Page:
I am less positive on the answer to the second question. Apple’s margin right now is very high for a high-volume electronic seller by any standard, similar to Sony’s margin on audio stereos 25 years ago, or IBM’s margin on laptop 20 years ago. Exactly how excessively high is Apple’s margin? From the view point of the utility of a tablet, Apple is charging consumers probably 10 times of what the gadget’s functions really worth. Look at the last hot discussion of the tablet world: Indians’ $35 tablet:

    Now, I don’t expect Apple to lose its brand name superiority and premium margin so fast. My guess is that it probably will be able to stay as the top brain in electronic gadget world for at least three more years. It’s margin and/or revenue growth rate will probably only drop gradually for the next 5 years. Of course, if the company is able to make other revolutionary inventions for consumers, its revenue growth and high margin may stay longer. It is just a little hard for me to imagine that kind of further revolutionary breakthrough keep on coming out even from even such an innovative company like Apple.

    So, for now I am setting my expectation of Apple over the next 10 years as IBM in 1990s. It will still grow at above average speed and be a good investment, just not the outrageously splendid investment it was 10 years or 5 years ago.

    Nov 20 01:45 AM | Likes Like |Link to Comment
  • Important Lessons Learned From Apple Over The Past 10 Years [View article]

    You are right. Nope, I by no way meant to say that I think there is a chance for Apple stock to give us another 10,000% return over the next 10 years, probably not even 500% return. I think at this point Apple is a good super cap company that more likely than not will give investors good return but not homerun return.

    As I said in the article, we need to identify next Apple and invest in its young age to seek extraordinary alpha. You can read some of my other articles to get a sense of what some other companies I am bullish on. I and my family have very extensive experience doing business in China and Taiwan. Therefore, I am more poised to identify solid Chinese companies that I think are current enormously undervalued.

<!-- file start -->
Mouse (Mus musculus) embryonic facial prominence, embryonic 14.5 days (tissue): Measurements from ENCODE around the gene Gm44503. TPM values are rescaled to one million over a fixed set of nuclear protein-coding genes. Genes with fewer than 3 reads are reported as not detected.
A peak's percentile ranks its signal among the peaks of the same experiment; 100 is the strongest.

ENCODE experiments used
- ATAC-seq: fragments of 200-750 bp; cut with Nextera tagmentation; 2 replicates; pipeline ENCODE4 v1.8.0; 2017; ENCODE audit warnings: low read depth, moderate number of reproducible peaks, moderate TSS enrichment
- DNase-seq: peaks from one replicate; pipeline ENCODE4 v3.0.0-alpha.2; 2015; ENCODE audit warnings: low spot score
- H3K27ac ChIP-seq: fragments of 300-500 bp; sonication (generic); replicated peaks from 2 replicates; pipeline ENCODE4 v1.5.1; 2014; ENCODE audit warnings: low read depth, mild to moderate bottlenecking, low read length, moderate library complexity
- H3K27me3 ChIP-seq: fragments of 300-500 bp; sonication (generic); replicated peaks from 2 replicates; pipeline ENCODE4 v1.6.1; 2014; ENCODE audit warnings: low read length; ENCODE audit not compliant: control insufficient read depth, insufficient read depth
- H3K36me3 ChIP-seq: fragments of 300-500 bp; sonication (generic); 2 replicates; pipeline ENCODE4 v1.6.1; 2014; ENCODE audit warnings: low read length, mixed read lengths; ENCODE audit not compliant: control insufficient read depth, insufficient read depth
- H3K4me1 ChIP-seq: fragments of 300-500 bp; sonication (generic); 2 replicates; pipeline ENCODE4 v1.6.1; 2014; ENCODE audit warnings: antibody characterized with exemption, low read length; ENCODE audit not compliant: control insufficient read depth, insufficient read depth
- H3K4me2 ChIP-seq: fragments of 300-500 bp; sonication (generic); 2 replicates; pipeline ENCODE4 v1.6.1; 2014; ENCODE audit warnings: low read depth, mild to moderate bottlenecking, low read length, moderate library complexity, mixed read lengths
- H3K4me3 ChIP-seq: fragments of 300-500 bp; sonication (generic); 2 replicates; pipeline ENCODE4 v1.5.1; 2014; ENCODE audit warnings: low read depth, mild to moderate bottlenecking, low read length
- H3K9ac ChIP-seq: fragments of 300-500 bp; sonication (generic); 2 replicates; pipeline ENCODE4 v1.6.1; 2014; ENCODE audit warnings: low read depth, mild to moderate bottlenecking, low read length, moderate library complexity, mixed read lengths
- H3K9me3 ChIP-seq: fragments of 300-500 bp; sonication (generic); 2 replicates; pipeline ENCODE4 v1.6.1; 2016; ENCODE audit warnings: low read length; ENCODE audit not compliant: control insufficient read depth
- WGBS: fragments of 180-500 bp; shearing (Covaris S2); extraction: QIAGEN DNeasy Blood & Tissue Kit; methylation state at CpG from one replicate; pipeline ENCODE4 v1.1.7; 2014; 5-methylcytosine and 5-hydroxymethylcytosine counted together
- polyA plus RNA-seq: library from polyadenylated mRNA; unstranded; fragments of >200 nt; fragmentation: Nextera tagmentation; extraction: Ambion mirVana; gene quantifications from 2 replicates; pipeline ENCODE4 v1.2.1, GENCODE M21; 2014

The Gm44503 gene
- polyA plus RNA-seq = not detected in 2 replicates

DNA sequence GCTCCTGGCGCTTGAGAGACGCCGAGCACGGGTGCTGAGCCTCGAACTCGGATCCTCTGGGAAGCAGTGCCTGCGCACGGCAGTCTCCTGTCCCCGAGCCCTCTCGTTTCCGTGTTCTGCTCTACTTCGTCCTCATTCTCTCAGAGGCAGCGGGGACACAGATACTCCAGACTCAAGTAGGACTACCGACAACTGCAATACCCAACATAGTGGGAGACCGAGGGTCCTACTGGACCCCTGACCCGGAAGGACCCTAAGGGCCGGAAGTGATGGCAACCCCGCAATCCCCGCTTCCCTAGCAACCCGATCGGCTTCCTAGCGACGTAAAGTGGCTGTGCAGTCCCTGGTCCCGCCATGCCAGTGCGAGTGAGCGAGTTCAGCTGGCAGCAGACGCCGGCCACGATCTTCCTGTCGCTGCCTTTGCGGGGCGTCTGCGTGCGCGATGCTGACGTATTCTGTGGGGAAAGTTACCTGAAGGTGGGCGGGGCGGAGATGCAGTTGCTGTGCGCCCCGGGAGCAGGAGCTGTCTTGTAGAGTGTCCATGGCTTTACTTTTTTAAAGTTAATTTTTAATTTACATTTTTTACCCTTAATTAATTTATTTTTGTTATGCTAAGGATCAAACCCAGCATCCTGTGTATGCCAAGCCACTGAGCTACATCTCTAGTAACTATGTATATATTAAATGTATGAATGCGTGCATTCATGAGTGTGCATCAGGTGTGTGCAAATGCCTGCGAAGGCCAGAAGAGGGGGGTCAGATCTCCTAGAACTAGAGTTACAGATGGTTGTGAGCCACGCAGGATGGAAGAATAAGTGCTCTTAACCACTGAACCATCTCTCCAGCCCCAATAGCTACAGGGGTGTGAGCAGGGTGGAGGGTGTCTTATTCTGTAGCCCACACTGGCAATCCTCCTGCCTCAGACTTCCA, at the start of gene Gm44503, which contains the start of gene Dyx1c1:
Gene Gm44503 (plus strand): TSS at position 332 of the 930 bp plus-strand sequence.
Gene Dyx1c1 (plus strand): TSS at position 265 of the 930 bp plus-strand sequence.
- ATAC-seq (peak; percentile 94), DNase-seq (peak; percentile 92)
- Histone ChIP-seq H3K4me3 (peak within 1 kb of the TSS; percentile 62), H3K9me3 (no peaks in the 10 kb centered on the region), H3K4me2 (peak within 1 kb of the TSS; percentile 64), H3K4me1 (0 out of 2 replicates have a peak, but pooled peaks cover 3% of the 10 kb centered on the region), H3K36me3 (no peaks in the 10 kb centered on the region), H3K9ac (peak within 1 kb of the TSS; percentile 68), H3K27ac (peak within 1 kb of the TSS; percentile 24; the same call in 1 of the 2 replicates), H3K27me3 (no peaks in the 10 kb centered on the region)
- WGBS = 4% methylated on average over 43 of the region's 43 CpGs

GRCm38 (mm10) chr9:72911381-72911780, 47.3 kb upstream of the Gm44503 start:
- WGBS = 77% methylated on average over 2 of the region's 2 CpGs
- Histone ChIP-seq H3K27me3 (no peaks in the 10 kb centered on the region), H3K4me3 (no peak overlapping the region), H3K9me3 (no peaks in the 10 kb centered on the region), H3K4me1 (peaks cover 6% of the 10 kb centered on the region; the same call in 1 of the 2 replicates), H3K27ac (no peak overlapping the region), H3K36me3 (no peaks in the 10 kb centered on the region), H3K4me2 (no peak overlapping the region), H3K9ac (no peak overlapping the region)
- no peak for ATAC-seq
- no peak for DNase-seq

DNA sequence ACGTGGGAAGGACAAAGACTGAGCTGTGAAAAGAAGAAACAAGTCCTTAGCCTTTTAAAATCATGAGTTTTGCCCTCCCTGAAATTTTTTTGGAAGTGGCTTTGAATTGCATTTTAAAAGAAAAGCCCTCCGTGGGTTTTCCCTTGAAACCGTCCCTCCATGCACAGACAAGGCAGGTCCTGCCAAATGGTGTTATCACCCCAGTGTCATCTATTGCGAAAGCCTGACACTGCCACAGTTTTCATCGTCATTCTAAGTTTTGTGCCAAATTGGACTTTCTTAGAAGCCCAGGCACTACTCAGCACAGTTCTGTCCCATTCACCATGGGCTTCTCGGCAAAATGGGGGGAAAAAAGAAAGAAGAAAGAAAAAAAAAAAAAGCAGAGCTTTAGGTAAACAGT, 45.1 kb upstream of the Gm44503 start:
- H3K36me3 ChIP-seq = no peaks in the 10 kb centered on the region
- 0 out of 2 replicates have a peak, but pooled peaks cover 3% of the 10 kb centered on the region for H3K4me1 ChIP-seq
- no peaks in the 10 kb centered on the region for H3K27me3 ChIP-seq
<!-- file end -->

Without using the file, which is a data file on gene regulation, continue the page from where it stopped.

Nov 19 03:10 PM | 2 Likes Like |Link to Comment
  • Important Lessons Learned From Apple Over The Past 10 Years [View article]

    That's a far more difficult question to answer than what can be said about past 10 years of Apple as I did in my article. I'll give you a more thorough response of my take later today. In conclusion I am in a "buy but not strong buy" camp for Apple right now.

    Nov 19 03:03 PM | 1 Like Like |Link to Comment
  • Trunkbow A U.S.-Listed Chinese 'Mobile Payment' Company Also Going Private [View article]
    The only "strange" I see is that it it too low as DT and many other writers pointed out about many Chinese small cap buyot offers lately. However I can tell you that American investors have put themselves in an awkward situation in front of a judge I can tell you. Many of these companies have been trying very hard to let the market know all the positive developments happening in their companies and said that they are bullish about their companies' future. Some of them also explicitly said in conference calls or new releases that their stock price way too low, as LPH CEO said in the 3rd last paragraph in the new piece for updated Huajie asset appraisal published on 10/22. Read it and you know exactly what I am talking about. If LPH dish out a buyout offer at say $3.5 right now, shareholders will have no chance to win their "price too low" lawsuit in court. The judge will say: "well since you didn't think the company was worth $3 and haven't been willing to pay above $3 for 2 years, why are you now complaining when you are paid $3.5 per share?"

    My suggestion to these law firms: in addition to suing the companies you should also sue theose bashers that have kept on throwing out allegations to these companies without concrete evidencea and told investors to adopt the crazy mindset of "presume guilty until 100% proven innocent" and sell sell sell the stocks even when the P/Es were already at 80% discount to industry average.
    Nov 8 03:09 PM | 5 Likes Like |Link to Comment